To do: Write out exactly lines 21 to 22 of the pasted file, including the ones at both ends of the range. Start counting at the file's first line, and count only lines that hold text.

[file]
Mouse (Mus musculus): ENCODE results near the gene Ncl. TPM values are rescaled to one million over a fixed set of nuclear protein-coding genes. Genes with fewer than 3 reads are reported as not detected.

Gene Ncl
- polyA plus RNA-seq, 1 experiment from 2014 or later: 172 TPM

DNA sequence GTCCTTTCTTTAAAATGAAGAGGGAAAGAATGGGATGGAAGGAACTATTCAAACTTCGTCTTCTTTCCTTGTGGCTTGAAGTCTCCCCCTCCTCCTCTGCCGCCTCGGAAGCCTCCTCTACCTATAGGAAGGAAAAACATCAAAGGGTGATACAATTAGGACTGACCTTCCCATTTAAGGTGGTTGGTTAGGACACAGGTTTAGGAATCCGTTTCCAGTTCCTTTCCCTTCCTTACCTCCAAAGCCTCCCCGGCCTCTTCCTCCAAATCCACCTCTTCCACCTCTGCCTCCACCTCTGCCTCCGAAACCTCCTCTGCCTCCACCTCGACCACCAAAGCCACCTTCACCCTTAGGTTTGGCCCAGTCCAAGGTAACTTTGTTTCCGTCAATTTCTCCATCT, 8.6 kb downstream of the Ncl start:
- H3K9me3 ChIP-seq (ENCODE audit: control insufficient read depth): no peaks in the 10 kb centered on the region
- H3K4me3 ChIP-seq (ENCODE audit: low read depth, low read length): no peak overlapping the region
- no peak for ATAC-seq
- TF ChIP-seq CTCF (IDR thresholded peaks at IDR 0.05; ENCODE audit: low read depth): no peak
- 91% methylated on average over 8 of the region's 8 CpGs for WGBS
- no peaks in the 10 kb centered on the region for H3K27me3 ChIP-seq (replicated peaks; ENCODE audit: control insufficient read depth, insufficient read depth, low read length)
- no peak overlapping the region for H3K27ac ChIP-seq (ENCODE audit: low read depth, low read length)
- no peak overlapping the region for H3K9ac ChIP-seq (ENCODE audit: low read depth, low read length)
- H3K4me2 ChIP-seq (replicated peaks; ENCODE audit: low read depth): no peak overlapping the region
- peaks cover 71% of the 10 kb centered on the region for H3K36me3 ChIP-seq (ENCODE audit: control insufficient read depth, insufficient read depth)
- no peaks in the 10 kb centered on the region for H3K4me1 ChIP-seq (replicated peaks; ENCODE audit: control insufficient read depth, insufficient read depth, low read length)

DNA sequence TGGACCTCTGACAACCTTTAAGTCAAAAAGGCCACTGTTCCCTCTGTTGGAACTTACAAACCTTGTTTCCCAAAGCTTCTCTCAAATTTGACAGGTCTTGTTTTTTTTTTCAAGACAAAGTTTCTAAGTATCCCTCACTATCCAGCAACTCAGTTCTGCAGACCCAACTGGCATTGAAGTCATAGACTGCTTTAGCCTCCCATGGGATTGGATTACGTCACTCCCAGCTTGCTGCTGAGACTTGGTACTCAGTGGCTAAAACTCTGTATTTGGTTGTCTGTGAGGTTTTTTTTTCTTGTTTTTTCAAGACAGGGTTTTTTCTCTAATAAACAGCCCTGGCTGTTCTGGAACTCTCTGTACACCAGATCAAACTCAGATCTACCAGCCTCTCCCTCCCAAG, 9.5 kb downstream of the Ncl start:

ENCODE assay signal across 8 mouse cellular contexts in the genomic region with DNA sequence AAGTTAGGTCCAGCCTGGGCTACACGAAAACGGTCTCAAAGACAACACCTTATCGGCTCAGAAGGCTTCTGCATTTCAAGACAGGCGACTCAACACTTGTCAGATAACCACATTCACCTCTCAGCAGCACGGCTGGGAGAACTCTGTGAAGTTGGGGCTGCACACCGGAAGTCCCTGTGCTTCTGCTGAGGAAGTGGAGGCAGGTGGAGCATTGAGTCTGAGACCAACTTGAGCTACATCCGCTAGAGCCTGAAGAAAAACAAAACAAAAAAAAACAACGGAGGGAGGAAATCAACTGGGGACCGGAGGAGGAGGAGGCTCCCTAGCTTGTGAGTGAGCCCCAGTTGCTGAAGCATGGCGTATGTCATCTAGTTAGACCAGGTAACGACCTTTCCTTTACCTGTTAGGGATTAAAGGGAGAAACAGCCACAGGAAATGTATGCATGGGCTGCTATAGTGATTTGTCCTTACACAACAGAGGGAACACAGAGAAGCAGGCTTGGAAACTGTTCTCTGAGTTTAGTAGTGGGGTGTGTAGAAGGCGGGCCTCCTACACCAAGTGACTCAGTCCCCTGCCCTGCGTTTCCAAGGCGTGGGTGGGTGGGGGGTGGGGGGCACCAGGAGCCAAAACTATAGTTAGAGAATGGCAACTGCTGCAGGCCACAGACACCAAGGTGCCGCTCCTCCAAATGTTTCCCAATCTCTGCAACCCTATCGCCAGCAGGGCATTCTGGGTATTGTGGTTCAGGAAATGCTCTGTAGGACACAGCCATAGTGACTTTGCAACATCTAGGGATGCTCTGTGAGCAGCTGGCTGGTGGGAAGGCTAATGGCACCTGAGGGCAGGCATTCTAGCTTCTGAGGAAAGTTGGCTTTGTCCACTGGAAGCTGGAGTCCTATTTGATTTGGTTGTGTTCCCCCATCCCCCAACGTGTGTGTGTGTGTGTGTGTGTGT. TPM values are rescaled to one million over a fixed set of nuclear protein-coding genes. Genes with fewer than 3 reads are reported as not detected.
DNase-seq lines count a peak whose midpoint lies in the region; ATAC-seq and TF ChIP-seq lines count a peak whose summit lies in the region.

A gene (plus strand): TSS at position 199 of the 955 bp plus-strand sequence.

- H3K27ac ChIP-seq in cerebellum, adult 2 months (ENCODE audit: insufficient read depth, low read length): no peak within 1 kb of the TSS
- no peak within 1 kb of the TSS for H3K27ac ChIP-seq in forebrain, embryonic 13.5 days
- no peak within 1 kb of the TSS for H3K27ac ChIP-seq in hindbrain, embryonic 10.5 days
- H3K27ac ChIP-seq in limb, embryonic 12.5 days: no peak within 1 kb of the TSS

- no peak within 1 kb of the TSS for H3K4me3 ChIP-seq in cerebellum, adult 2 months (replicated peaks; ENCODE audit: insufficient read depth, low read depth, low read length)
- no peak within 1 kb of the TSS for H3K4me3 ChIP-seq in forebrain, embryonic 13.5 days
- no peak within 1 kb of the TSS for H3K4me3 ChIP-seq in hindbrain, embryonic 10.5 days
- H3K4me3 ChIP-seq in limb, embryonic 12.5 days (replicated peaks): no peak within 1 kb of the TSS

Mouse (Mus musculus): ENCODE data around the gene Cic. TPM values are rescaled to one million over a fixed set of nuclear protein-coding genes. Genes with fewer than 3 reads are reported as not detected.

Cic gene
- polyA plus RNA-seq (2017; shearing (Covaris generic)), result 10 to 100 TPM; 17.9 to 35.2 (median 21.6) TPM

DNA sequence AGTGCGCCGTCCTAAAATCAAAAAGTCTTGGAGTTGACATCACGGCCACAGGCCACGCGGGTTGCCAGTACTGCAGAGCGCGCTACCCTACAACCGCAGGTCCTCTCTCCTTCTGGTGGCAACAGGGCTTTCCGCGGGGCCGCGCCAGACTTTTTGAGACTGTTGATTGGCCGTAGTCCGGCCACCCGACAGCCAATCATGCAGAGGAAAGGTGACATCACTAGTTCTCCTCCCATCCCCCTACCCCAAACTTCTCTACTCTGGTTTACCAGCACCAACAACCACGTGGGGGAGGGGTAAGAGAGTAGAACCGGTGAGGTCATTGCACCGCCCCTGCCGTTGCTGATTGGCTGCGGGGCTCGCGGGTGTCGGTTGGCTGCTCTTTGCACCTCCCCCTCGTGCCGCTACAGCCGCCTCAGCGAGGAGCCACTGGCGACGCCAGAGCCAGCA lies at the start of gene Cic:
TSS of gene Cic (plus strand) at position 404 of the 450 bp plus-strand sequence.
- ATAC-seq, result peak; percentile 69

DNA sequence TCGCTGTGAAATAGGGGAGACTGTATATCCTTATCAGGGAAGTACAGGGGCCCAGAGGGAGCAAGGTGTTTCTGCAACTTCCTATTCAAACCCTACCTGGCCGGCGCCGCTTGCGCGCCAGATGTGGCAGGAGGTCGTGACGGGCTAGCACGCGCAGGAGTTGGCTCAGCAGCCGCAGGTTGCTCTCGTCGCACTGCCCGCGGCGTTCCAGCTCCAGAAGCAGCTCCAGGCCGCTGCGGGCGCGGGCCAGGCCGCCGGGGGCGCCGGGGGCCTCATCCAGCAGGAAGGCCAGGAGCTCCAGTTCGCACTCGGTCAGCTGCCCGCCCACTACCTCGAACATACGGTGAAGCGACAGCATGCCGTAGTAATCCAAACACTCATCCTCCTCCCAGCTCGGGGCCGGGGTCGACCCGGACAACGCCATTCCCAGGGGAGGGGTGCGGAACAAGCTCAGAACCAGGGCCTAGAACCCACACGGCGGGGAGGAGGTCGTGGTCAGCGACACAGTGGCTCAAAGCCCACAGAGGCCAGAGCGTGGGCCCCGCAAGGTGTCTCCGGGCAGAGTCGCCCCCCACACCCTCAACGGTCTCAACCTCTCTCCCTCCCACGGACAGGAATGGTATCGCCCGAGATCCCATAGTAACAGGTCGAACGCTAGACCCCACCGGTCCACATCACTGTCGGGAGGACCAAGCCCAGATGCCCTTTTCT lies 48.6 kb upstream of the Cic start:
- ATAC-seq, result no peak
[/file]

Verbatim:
- no peak within 1 kb of the TSS for H3K27ac ChIP-seq in forebrain, embryonic 13.5 days
- no peak within 1 kb of the TSS for H3K27ac ChIP-seq in hindbrain, embryonic 10.5 days